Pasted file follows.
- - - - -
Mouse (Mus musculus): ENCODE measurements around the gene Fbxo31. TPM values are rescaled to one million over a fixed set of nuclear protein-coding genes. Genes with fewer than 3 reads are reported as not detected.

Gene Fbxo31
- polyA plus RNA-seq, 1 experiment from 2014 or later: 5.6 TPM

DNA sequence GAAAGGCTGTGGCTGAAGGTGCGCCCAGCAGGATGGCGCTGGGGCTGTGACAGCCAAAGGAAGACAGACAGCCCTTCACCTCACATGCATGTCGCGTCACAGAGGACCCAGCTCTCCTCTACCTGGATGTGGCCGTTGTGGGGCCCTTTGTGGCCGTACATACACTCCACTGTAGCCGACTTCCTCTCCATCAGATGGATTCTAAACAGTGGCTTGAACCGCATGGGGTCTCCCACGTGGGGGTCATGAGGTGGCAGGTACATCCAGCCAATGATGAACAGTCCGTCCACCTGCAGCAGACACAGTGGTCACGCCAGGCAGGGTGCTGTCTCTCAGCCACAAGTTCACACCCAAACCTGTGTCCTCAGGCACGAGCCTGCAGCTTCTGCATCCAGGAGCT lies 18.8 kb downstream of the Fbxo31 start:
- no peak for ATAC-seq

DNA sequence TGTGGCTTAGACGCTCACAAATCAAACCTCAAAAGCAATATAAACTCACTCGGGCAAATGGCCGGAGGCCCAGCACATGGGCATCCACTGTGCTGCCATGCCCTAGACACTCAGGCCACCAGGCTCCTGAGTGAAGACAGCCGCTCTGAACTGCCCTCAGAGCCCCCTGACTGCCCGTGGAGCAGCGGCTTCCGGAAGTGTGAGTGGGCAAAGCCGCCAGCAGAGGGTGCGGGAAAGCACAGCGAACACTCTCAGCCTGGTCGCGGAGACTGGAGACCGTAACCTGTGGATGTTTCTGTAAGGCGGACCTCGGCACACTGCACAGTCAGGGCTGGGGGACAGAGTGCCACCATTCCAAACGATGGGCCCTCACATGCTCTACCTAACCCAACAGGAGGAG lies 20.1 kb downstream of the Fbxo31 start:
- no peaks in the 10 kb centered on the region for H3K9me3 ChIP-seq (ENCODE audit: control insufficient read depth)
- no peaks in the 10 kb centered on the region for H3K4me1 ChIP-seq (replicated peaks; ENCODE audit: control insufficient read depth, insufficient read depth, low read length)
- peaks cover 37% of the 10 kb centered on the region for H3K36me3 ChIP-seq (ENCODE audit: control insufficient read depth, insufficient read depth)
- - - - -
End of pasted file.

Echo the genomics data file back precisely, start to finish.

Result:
Mouse (Mus musculus): ENCODE measurements around the gene Fbxo31. TPM values are rescaled to one million over a fixed set of nuclear protein-coding genes. Genes with fewer than 3 reads are reported as not detected.

Gene Fbxo31
- polyA plus RNA-seq, 1 experiment from 2014 or later: 5.6 TPM

DNA sequence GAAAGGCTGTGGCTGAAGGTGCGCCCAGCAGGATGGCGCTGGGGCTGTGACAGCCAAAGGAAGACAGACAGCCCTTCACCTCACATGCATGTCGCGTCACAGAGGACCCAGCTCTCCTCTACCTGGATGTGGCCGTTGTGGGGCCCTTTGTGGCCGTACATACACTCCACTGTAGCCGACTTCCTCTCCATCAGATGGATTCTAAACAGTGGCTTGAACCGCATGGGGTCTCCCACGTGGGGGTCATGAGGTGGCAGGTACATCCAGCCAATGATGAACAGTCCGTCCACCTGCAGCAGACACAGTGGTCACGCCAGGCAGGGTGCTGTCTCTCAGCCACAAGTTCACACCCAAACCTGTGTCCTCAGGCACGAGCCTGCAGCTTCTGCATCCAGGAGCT lies 18.8 kb downstream of the Fbxo31 start:
- no peak for ATAC-seq

DNA sequence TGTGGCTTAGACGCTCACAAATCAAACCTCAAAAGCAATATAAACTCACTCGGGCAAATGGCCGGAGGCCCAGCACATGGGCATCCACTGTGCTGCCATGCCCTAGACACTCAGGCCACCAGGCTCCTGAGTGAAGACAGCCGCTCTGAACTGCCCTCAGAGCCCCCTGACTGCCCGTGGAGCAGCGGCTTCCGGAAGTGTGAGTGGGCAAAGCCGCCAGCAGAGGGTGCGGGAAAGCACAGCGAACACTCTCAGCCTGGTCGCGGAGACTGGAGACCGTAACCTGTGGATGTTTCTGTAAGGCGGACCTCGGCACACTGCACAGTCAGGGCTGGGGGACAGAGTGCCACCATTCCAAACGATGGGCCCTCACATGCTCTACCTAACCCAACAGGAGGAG lies 20.1 kb downstream of the Fbxo31 start:
- no peaks in the 10 kb centered on the region for H3K9me3 ChIP-seq (ENCODE audit: control insufficient read depth)
- no peaks in the 10 kb centered on the region for H3K4me1 ChIP-seq (replicated peaks; ENCODE audit: control insufficient read depth, insufficient read depth, low read length)
- peaks cover 37% of the 10 kb centered on the region for H3K36me3 ChIP-seq (ENCODE audit: control insufficient read depth, insufficient read depth)